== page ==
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For any English people reading this in England: this advice is both wrong and harmful. If you've done something wrong you're allowed to apologise. You're not admitting liability and it doesn't open you up to further legal action. Not apologising may in fact increase damages against you.

I don't know how other jurisdictions handle this.

https://www.legislation.gov.uk/ukpga/2006/29/section/2

> Apologies, offers of treatment or other redress

> An apology, an offer of treatment or other redress, shall not of itself amount to an admission of negligence or breach of statutory duty.

This is especially true if you're a healthcare professional or work in a healthcare organisation. Your professional registration tells you to apologise; your organisations registration body tells them and you to apologise; your medical defence body tells you to apologise; a bunch of arms-length bodies are clear that you need to apologise if you do something wrong.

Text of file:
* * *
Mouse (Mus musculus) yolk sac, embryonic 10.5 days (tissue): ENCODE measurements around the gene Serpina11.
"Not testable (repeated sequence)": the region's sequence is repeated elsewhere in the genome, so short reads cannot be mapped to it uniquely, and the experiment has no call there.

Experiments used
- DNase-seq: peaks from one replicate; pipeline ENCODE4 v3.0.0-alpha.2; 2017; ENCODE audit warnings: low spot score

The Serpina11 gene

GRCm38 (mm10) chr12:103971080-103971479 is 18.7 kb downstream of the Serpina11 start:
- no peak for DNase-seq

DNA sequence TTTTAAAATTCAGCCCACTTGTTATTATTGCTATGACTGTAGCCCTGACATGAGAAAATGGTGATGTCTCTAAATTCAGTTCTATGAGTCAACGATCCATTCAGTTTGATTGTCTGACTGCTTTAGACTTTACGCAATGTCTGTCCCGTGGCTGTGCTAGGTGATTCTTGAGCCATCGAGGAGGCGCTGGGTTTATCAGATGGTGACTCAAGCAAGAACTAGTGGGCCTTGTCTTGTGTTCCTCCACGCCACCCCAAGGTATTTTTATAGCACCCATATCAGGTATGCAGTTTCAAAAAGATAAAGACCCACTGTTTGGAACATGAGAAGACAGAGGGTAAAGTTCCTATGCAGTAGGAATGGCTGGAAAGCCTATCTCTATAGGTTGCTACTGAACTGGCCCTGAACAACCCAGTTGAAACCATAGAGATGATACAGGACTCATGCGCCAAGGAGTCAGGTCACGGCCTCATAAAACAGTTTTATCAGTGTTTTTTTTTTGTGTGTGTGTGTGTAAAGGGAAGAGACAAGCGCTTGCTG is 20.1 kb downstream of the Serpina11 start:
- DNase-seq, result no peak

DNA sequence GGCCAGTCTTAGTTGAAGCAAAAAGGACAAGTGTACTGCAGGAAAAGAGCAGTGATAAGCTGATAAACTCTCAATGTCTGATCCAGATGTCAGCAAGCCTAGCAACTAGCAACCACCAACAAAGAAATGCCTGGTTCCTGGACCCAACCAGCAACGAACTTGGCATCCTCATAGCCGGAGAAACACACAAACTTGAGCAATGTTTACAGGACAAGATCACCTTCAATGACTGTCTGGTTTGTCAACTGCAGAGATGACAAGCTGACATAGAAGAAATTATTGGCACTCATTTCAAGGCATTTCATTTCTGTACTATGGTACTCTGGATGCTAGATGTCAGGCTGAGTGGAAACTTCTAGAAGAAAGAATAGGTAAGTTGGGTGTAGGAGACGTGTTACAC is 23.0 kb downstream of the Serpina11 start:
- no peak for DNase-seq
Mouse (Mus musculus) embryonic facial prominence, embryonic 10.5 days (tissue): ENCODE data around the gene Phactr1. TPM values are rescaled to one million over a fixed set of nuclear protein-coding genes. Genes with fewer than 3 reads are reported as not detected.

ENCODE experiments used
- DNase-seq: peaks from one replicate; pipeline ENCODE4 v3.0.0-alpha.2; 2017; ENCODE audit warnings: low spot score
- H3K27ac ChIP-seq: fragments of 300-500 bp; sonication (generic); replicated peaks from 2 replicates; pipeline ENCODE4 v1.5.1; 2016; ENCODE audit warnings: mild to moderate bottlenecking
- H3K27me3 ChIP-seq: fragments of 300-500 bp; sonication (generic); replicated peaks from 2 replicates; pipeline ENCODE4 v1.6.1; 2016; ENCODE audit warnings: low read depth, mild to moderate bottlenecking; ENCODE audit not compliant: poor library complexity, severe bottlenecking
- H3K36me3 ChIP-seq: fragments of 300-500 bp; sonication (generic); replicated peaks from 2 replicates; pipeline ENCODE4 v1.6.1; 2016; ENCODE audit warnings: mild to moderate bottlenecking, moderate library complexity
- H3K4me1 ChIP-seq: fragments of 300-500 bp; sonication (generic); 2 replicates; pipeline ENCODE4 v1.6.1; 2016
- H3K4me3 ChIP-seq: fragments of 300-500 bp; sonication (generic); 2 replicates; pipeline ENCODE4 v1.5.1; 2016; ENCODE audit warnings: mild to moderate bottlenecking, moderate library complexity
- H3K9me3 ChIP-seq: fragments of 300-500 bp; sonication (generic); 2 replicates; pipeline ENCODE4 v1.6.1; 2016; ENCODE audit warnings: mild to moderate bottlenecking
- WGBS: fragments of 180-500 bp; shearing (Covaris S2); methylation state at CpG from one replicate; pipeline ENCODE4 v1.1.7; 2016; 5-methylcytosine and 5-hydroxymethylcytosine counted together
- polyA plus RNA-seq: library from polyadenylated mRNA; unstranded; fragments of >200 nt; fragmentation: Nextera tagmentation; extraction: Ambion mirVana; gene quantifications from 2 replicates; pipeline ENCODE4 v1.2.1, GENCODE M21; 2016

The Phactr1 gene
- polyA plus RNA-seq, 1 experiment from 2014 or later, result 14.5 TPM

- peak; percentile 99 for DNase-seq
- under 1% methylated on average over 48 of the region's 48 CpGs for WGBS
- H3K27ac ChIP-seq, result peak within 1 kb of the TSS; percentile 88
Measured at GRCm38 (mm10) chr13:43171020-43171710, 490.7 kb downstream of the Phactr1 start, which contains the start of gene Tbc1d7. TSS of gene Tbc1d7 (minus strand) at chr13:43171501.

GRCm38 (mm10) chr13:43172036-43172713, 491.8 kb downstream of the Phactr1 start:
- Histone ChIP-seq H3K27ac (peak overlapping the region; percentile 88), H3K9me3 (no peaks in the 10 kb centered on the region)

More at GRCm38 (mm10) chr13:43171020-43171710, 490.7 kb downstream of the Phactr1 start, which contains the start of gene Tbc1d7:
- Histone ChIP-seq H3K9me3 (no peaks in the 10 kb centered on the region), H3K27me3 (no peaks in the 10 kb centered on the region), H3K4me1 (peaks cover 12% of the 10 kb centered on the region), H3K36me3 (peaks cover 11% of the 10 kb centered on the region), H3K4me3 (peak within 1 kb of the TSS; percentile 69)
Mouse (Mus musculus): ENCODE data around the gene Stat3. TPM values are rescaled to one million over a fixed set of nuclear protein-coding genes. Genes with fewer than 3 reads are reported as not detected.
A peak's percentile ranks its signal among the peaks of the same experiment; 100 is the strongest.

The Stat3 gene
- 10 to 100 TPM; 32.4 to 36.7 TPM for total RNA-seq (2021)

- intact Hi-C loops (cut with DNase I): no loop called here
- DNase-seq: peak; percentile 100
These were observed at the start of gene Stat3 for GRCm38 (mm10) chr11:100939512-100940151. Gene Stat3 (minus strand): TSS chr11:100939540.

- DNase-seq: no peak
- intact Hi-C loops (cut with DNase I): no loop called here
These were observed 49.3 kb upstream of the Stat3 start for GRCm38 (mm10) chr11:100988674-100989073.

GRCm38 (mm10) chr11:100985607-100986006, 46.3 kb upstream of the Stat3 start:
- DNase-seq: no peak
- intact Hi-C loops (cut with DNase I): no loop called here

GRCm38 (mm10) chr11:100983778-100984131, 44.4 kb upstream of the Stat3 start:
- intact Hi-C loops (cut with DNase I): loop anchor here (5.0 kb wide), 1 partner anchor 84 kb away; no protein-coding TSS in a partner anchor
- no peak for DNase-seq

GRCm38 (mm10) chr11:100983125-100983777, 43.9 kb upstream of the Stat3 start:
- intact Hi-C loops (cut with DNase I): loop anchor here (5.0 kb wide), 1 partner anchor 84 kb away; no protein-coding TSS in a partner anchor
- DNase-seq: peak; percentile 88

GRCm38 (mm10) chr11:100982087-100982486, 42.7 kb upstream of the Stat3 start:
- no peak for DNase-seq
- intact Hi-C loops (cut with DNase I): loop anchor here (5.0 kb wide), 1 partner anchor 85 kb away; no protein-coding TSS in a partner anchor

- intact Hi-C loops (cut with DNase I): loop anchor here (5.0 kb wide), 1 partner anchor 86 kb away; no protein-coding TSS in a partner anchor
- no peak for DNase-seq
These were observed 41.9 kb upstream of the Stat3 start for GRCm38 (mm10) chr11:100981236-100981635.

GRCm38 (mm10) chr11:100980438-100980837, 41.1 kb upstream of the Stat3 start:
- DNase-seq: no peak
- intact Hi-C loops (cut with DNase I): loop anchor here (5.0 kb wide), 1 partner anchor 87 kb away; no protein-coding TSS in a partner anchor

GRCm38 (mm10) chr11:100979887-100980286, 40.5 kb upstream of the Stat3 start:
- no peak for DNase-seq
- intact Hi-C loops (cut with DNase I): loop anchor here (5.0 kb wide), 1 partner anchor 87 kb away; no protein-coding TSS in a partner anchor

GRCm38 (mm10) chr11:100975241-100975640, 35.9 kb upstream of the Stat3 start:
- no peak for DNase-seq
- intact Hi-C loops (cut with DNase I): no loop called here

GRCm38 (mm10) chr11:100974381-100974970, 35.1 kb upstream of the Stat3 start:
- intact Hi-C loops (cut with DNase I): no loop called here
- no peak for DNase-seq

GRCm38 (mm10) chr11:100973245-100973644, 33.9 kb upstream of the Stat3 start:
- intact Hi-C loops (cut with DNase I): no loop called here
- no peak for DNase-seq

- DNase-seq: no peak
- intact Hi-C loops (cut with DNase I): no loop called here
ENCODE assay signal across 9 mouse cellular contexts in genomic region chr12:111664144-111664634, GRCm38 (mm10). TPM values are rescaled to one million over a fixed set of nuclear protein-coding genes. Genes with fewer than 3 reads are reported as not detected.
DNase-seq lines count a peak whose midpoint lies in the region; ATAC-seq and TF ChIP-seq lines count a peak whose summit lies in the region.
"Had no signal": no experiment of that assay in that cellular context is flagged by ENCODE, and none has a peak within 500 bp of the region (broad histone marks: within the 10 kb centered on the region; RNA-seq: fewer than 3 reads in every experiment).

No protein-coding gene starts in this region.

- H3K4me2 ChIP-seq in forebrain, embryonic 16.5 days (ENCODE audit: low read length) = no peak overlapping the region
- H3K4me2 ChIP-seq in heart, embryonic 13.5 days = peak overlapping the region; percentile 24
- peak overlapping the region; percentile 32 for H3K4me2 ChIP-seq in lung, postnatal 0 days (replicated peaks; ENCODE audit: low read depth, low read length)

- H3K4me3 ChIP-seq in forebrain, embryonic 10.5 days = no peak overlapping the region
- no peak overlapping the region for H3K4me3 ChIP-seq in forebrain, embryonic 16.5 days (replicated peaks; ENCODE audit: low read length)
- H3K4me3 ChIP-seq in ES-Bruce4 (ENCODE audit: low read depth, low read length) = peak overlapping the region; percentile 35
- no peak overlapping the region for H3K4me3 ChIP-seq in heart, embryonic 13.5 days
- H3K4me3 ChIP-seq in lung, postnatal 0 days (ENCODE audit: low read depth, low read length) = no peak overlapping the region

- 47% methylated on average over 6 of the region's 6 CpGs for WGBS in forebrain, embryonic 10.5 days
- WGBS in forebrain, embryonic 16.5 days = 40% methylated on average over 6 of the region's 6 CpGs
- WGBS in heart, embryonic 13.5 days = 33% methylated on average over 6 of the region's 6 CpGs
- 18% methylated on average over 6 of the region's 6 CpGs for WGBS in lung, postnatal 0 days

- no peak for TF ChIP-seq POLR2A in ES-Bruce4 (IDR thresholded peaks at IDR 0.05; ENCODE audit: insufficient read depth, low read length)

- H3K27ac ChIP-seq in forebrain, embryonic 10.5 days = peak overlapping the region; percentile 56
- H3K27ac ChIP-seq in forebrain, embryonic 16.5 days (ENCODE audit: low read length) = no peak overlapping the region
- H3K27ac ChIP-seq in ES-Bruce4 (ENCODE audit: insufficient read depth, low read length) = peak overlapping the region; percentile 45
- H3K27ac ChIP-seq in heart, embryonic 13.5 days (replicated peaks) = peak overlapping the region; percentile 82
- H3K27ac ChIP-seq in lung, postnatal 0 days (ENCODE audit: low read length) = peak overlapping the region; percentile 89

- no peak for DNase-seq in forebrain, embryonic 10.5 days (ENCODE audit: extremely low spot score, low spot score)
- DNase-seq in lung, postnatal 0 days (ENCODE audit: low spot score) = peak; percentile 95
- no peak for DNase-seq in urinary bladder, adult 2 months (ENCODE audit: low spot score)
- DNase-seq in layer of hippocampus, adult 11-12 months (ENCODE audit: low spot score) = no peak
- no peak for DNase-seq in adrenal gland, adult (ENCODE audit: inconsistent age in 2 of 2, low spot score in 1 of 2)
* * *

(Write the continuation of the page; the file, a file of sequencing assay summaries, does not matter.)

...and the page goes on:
> If you've done something wrong you're allowed to apologise.

mc32 wasn't saying an apology will increase damages, just that it is often seen as an admission of guilt. In some places (e.g. Canada) an apology is not a sign of guilt. But you seem to be saying something different?




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